Critical illness can be defi ned as “a life threatening medical or surgical condition usually requiring intensive care unit (ICU) level care“ [1]. It mostly results from infection, sepsis and trauma (including surgery and burns). Th ese conditions are accompanied by similar physiological and biochemical responses, which have been termed the systemic infl ammatory response syndrome (SIRS) [2]. Th e associated major metabolic changes are also known as the acute stress response. From an evolutionary point of view these responses are required for the “fi ght, fl ight, fright” reaction when encountering a thread, to mobilise fuels for tissues that are activated [3-5]. A key feature is increased sympathetic nervous system activity, resulting in increased levels of adrenaline and glucocorticoids. Subsequently, immune cells are activated and pro-infl ammatory cytokines secreted, which trigger further metabolic changes. In addition, insulin secretion is increased as well as the counter regulatory hormones glucagon, cathecholamines, cortisol and growth hormone. As a result, glucose production is increased via increased glycogenolysis and gluconeogenesis and insulin resistance develops, leading to hyperglycemia. Also, fat is mobilised (lipolysis) and fat oxidation and ketone body formation are increased, while muscle protein breakdown is stimulated to provide amino acids for protein synthesis in proliferating cells, the production of acute phase proteins and other peptides (e.g. cytokines) and for gluconeogenesis. Th us, protein turnover is increased, with both increased protein breakdown and protein synthesis. Protein synthesis, however, is stimulated to a lesser extent than protein breakdown, resulting in net protein loss, i.e. protein catabolism. In addition, the increased substrate cycling results in increased energy expenditure, because both protein synthesis and breakdown consume ATP.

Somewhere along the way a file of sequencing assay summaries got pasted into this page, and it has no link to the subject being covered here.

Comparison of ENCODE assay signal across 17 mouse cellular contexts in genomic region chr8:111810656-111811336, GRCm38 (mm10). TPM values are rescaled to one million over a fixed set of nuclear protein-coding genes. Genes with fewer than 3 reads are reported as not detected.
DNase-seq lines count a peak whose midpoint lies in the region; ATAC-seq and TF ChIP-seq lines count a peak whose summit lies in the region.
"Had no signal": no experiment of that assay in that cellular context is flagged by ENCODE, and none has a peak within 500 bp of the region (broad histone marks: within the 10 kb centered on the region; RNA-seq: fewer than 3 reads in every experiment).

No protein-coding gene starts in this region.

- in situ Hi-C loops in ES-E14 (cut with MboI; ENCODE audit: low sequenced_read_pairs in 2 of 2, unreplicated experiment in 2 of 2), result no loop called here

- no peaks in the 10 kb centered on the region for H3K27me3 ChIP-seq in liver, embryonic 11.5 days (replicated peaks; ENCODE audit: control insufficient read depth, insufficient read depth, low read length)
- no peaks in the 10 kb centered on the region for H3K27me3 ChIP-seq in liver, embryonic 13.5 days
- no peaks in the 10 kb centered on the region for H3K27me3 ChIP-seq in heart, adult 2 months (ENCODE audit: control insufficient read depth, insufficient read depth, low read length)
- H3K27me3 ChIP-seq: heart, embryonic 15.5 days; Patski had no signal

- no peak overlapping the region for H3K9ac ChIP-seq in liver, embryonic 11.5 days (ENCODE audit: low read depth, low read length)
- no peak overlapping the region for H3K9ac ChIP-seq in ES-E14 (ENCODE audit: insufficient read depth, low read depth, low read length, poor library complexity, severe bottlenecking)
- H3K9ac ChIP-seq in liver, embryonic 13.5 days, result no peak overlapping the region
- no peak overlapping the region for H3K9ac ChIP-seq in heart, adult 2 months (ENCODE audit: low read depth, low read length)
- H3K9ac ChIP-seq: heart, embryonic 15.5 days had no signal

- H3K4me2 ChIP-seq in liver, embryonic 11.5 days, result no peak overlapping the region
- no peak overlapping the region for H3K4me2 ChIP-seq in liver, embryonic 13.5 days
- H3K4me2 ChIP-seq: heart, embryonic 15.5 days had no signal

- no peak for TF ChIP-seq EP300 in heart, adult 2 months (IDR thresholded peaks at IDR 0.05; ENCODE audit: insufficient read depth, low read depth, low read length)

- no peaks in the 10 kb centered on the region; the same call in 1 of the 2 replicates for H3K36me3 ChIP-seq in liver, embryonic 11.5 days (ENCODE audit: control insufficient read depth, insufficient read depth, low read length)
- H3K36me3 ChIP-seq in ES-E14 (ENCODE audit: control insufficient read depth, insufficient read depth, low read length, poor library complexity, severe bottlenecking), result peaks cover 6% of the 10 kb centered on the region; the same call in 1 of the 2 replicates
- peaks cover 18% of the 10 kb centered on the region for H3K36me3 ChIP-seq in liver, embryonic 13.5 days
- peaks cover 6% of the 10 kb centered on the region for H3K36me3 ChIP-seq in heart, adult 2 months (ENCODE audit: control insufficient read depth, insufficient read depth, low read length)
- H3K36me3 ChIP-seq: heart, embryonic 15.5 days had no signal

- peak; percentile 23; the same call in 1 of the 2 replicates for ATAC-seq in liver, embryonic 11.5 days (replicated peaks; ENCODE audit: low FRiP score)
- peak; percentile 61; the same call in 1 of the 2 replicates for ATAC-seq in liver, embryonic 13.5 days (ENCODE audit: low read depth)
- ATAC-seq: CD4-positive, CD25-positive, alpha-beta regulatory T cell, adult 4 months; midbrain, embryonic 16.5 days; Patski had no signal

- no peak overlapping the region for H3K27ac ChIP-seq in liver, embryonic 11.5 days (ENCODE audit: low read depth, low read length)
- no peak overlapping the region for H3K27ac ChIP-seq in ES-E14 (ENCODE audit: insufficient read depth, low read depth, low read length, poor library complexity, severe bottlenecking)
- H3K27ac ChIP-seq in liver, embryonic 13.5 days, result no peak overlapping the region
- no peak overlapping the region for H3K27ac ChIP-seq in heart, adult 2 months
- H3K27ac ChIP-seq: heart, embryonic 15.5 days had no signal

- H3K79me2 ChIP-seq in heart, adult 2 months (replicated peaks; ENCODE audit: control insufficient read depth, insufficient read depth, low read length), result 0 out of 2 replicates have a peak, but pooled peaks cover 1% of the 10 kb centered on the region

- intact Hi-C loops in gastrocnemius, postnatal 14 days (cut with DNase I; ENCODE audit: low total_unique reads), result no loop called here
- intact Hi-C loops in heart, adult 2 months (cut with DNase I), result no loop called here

anabolism, children, metabolism, protein requirements
D. Tibboel (Dick) , N.E.P. Deutz (Nicolaas)
Erasmus MC: University Medical Center Rotterdam
Erasmus MC: University Medical Center Rotterdam

de Betue, C.T. (2012, September 6). Protein Anabolism in Critically Ill Children: Pathophysiological aspects and interventional challenges. Erasmus MC: University Medical Center Rotterdam. Retrieved from